893.50 Recovery/10–1848

The Acting Secretary of State to the Secretary of Defense (Forrestal)

My Dear Mr. Secretary: At a meeting on October 15, 1948, of the Public Advisory Board21 created under the China Aid Act, Mr. Roger Lapham, Chief of the Economic Cooperation Administration Mission to China, presented orally and confidentially an interim report on his Mission in China in the course of which he recommended that upon the expiration of the present program, the U. S. Government extend further aid to China under a combined economic and military program of assistance along the lines of the Greek Aid Program.22 Under Secretary of the Army Draper, General Timberman23 and Captain Dennison24 who were present at the meeting would be in a position to give you details regarding Mr. Lapham’s recommendations.

For purposes of planning, this Department would appreciate the National Military Establishment’s furnishing it as soon as possible an estimate of the cost of a military aid program such as that envisaged by Mr. Lapham in his recommendation. It would also be desirable to have for planning purposes the National Military Establishment’s estimate of the cost of military aid programs of the following two types: (1) A program to provide for: The replacement and maintenance of American ground, naval and air equipment presently in Chinese possession and equipment to be furnished from the $125 million grants25 under Section 404(b) of the China Aid Act of 1948; the furnishing of ammunition for American weapons in possession of Chinese forces, and of aviation gas to enable the Government to meet its essential combat and transport needs; (2) An all-out military aid program including the services of U. S. military advisers on a scale similar to that in Greece, which would be of a type and dimension to provide the Chinese Government with the facilities for stopping the Chinese Communist advance and for stabilizing the military situation sufficiently to permit the establishment of a basis for the eventual destruction of organized Communist military strength and to make possible the assumption of Chinese Government control over all China.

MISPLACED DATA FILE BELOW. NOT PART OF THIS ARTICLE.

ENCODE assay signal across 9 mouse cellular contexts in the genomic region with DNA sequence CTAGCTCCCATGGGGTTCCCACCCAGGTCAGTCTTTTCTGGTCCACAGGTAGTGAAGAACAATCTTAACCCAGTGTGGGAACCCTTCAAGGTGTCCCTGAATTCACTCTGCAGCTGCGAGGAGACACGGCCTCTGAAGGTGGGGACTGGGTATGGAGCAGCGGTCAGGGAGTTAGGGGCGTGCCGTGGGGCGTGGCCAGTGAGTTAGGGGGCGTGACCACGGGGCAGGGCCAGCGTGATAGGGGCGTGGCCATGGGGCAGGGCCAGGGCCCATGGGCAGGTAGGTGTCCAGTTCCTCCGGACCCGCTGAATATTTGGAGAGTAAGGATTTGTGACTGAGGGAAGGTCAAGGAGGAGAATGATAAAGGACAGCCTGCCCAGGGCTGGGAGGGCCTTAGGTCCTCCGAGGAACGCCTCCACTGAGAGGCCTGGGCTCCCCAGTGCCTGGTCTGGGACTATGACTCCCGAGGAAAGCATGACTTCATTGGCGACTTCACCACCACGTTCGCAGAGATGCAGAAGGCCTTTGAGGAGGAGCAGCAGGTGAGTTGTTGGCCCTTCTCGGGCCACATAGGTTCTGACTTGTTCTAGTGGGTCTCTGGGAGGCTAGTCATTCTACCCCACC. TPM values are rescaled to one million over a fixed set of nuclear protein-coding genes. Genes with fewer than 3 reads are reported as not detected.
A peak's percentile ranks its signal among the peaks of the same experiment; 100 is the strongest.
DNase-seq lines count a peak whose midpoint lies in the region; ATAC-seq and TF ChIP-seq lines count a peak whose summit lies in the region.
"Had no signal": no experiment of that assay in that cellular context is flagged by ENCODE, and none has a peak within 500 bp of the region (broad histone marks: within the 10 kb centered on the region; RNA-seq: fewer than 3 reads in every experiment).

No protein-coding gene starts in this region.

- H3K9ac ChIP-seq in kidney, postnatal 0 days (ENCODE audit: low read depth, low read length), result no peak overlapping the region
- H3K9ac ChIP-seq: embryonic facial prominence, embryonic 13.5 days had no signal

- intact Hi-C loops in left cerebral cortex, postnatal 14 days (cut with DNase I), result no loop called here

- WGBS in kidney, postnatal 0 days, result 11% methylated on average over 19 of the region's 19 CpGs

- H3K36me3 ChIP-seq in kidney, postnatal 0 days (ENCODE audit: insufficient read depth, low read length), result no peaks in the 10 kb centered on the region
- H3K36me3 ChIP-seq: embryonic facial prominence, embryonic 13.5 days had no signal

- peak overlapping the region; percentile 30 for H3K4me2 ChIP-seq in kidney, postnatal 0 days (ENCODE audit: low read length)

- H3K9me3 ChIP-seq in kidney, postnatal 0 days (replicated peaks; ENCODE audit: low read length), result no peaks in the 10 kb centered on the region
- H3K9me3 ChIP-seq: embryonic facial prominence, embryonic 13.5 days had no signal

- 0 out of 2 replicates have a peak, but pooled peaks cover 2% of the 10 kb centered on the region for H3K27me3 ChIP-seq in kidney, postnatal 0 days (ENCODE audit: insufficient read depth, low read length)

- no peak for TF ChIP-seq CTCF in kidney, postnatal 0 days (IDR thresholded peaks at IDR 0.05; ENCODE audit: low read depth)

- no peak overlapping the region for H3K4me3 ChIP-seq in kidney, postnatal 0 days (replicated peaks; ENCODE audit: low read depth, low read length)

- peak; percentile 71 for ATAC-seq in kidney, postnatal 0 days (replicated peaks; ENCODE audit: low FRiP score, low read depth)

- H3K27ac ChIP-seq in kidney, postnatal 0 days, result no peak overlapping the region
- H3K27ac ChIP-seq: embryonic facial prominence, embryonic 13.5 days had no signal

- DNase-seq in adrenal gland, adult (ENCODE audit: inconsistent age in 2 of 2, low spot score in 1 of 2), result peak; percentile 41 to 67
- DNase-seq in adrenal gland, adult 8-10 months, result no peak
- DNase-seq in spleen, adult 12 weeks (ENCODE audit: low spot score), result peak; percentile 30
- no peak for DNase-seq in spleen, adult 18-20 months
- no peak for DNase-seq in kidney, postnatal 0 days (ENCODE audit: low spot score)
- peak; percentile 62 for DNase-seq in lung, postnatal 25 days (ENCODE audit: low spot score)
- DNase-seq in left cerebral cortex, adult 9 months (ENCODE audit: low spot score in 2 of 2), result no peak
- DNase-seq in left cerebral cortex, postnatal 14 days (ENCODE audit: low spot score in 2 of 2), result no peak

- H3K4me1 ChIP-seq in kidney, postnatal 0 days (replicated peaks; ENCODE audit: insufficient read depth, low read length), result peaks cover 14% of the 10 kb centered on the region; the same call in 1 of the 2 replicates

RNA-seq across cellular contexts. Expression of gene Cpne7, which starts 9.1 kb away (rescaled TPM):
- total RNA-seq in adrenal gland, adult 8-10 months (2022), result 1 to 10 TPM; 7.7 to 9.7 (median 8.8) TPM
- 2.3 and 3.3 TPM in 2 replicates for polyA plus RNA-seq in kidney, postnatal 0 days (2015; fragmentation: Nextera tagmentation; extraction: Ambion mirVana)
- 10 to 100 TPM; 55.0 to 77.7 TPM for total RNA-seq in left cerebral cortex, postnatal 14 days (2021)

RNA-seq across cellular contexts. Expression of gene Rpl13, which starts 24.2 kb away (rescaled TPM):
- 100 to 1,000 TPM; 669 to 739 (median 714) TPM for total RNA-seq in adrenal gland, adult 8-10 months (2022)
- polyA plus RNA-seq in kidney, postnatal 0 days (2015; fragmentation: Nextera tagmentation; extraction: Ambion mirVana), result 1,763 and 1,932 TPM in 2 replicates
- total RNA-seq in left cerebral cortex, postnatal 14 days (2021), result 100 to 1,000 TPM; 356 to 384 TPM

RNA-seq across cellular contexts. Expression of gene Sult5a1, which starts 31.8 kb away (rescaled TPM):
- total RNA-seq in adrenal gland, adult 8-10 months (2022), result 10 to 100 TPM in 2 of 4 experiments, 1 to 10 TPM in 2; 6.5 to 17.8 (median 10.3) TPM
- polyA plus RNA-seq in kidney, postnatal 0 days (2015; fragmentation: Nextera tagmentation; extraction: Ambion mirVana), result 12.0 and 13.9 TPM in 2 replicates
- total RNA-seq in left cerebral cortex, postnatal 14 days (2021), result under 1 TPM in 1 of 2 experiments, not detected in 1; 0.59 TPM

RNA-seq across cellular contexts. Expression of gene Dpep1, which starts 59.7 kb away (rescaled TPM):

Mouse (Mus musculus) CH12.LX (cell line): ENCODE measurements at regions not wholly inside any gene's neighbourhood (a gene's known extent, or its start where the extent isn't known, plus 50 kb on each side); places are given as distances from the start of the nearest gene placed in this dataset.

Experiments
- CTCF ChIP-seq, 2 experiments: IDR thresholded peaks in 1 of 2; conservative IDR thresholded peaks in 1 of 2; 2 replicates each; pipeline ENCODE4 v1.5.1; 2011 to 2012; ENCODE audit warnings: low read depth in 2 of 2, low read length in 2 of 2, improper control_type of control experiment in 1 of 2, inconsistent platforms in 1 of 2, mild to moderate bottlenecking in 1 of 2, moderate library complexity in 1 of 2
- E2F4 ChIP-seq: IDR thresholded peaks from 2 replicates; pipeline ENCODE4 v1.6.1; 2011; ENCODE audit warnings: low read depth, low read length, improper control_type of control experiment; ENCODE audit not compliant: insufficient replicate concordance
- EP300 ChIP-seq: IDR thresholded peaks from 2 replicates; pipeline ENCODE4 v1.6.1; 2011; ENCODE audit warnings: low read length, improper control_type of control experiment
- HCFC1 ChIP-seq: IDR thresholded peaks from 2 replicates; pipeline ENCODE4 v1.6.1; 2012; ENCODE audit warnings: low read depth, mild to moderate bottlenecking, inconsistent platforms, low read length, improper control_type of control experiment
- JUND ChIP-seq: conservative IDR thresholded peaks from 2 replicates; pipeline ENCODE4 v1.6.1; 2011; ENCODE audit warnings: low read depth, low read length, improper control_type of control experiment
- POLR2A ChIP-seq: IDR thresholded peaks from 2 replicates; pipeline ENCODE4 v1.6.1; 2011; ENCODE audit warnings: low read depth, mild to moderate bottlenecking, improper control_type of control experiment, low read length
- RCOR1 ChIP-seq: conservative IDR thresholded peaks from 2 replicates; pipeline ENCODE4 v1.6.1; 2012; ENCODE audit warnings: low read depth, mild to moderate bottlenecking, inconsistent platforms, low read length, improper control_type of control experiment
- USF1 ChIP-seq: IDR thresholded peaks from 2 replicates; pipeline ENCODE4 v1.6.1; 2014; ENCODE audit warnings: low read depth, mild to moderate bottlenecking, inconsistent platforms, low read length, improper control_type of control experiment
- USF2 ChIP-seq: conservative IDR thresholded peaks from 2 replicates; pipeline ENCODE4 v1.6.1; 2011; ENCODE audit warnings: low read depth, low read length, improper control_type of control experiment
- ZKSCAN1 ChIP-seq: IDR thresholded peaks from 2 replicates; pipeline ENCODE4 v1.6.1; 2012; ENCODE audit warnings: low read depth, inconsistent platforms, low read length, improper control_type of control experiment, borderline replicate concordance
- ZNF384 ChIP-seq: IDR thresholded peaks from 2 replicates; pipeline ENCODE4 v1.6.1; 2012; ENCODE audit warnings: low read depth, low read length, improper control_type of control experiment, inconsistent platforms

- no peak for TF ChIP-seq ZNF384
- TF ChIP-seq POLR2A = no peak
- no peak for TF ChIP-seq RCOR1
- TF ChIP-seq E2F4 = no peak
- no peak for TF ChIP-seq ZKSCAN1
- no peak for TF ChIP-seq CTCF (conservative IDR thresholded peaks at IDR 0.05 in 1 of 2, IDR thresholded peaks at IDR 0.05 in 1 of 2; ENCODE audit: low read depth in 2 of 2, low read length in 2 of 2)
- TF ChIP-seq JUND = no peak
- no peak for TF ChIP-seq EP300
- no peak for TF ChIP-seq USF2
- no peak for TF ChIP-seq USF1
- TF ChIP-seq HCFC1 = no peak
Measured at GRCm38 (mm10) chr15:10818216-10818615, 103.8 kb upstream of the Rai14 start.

It is understood that an accurate forecast of the requirements of [Page 673] the programs set forth in this letter would necessitate detailed planning of considerable magnitude. The rough estimates of the National Military Establishment would be sufficient to provide this Department with the information to meet its current needs.26

Sincerely yours,

Robert A. Lovett
  1. Established under section 107 of the Economic Cooperation Act of 1948, approved April 3, 1948; 62 Stat. 137.
  2. Authorized under the Greek-Turkish Assistance Act of 1948, approved April 3, 1948; 62 Stat. 157. For documentation, see vol. iv, pp. 1 ff.
  3. Brig. Gen. Thomas S. Timberman, Chief, Operations Group, Plans and Operations Division, General Staff, U. S. Army.
  4. Robert L. Dennison, Naval Aide to President Truman.
  5. For correspondence on this subject, see pp. 73 ff.
  6. No response from the Department of Defense found in Department files. In his memorandum of November 15 to Mr. Labouisse, Mr. Ben T. Moore of Mr. Labouisse’s staff indicated his “understanding that no reply has been received by the Department and that in view of the changed situation since the letter was drafted there will probably be none.” (893.50 Recovery/11–1548)